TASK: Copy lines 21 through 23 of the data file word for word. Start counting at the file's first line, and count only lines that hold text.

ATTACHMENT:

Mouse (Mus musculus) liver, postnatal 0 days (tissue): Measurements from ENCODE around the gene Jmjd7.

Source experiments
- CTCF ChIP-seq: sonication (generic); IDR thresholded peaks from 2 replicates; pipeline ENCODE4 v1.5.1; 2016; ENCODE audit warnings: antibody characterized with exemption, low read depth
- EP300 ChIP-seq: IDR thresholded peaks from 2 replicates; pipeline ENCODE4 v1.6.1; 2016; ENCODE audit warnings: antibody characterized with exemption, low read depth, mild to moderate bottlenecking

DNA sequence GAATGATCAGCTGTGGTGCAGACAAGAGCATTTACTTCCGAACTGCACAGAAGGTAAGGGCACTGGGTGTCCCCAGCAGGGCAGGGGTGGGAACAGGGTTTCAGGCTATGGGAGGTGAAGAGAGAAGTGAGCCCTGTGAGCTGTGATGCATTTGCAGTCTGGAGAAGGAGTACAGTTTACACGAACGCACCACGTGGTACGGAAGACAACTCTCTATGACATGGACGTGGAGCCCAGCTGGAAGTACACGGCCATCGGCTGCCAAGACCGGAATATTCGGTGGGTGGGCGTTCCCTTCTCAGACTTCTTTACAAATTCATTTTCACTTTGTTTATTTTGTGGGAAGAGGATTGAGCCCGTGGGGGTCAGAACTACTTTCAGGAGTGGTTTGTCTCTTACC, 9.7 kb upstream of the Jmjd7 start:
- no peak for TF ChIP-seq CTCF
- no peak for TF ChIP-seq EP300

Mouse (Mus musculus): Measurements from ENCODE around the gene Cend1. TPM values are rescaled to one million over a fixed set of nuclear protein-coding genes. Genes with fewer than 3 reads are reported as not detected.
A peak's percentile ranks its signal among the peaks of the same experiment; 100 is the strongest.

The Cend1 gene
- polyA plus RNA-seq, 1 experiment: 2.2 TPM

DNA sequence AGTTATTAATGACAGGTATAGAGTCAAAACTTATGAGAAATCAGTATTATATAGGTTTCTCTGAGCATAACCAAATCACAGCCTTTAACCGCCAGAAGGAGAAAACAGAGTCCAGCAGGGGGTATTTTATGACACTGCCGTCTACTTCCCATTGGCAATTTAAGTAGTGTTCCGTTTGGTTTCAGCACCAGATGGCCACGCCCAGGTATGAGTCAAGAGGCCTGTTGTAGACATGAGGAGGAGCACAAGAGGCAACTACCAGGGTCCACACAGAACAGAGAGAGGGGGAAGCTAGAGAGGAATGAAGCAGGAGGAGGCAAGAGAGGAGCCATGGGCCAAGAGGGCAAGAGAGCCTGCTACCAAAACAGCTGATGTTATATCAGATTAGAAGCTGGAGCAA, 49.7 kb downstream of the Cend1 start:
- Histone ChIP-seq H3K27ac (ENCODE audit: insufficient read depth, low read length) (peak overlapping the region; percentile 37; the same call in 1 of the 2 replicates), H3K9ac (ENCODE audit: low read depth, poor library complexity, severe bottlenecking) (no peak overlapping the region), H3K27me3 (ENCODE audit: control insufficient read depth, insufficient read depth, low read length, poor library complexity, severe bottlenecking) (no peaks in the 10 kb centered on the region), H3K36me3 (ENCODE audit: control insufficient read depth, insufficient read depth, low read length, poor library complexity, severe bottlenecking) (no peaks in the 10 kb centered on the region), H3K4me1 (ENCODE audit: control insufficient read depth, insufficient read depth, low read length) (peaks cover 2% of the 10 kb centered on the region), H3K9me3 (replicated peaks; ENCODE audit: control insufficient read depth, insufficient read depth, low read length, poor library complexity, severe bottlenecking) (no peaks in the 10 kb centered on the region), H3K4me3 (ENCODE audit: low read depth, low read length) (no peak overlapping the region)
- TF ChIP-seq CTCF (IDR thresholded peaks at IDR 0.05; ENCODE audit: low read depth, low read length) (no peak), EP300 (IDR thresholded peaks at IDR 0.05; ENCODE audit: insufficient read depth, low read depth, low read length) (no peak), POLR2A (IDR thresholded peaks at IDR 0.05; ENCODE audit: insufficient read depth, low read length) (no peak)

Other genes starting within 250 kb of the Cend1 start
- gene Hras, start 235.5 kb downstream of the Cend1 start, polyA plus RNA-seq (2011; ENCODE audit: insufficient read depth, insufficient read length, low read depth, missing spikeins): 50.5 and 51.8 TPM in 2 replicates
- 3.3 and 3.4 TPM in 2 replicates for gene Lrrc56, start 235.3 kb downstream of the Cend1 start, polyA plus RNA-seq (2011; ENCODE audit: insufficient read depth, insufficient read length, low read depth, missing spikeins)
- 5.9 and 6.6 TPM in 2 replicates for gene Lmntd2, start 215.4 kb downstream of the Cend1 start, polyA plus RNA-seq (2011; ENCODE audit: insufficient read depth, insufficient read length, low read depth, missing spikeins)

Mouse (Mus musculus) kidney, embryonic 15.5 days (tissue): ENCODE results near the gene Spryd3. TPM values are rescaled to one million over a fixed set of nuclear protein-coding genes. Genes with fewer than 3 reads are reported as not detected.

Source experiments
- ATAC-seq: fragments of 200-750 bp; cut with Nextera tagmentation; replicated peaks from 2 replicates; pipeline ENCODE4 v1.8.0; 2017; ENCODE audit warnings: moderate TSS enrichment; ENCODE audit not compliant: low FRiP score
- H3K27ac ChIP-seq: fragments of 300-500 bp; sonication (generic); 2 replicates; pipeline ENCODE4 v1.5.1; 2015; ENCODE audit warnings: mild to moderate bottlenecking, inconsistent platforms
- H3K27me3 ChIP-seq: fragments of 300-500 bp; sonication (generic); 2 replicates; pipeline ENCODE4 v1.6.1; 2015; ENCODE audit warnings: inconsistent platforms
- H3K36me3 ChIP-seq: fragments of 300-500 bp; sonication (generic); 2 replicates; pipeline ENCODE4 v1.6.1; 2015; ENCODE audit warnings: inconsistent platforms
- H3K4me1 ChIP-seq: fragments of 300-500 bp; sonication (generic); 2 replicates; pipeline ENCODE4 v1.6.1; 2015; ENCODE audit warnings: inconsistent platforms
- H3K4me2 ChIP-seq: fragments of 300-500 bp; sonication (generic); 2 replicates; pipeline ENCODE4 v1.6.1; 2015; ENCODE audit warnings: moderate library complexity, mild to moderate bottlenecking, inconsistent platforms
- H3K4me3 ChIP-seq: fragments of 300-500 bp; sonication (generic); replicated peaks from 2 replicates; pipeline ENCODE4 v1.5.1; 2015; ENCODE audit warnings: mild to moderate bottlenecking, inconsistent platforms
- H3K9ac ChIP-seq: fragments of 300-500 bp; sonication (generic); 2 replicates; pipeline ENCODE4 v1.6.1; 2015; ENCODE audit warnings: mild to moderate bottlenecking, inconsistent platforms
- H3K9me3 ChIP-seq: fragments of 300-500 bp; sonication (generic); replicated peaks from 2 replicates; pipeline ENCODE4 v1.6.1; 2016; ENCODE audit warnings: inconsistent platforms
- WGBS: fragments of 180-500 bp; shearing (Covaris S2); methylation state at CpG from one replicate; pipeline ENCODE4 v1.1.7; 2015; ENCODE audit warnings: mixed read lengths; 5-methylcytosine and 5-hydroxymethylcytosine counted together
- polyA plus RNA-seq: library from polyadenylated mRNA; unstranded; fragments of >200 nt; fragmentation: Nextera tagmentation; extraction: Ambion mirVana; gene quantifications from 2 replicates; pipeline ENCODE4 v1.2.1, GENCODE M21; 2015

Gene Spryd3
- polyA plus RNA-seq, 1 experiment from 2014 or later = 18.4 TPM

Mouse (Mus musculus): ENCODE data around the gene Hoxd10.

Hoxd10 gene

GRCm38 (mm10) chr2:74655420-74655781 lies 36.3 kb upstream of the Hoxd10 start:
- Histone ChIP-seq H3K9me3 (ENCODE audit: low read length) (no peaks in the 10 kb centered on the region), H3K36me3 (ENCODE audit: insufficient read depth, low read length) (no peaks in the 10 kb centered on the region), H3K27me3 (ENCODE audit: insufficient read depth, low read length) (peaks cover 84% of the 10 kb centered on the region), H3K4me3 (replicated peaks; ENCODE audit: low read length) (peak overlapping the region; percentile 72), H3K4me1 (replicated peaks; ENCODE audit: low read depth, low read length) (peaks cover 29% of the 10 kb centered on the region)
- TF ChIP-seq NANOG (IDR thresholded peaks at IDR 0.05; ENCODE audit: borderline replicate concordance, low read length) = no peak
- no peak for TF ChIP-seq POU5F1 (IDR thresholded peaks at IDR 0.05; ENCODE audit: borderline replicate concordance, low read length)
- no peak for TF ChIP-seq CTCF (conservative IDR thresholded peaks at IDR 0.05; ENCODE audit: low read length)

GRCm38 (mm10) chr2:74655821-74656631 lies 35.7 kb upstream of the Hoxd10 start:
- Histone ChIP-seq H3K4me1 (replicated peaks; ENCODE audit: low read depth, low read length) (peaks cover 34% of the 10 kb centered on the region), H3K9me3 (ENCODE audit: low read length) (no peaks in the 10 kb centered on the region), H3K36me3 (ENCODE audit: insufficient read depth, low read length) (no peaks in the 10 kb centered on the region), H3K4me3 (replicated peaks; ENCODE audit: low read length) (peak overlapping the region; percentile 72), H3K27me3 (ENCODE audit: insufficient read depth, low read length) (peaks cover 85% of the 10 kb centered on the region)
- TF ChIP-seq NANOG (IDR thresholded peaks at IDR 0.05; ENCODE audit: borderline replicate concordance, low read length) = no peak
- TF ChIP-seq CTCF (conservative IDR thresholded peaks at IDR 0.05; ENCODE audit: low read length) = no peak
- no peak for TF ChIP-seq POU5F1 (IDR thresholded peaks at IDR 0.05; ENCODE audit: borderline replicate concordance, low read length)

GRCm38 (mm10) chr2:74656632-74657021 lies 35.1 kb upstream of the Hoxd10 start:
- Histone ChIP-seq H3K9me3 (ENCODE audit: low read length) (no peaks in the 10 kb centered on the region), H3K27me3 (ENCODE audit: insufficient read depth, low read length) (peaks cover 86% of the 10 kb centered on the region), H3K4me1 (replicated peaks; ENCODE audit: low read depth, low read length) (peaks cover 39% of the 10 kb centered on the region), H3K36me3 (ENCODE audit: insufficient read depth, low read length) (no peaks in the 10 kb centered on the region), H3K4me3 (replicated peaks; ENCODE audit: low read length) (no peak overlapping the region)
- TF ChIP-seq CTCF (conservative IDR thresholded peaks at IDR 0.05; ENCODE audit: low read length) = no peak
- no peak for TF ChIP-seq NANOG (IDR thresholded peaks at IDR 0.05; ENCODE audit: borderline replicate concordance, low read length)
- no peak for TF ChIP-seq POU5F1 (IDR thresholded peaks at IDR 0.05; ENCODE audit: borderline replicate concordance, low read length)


- ATAC-seq: fragments of 200-750 bp; cut with Nextera tagmentation; replicated peaks from 2 replicates; pipeline ENCODE4 v1.8.0; 2017; ENCODE audit warnings: moderate TSS enrichment; ENCODE audit not compliant: low FRiP score
- H3K27ac ChIP-seq: fragments of 300-500 bp; sonication (generic); 2 replicates; pipeline ENCODE4 v1.5.1; 2015; ENCODE audit warnings: mild to moderate bottlenecking, inconsistent platforms
- H3K27me3 ChIP-seq: fragments of 300-500 bp; sonication (generic); 2 replicates; pipeline ENCODE4 v1.6.1; 2015; ENCODE audit warnings: inconsistent platforms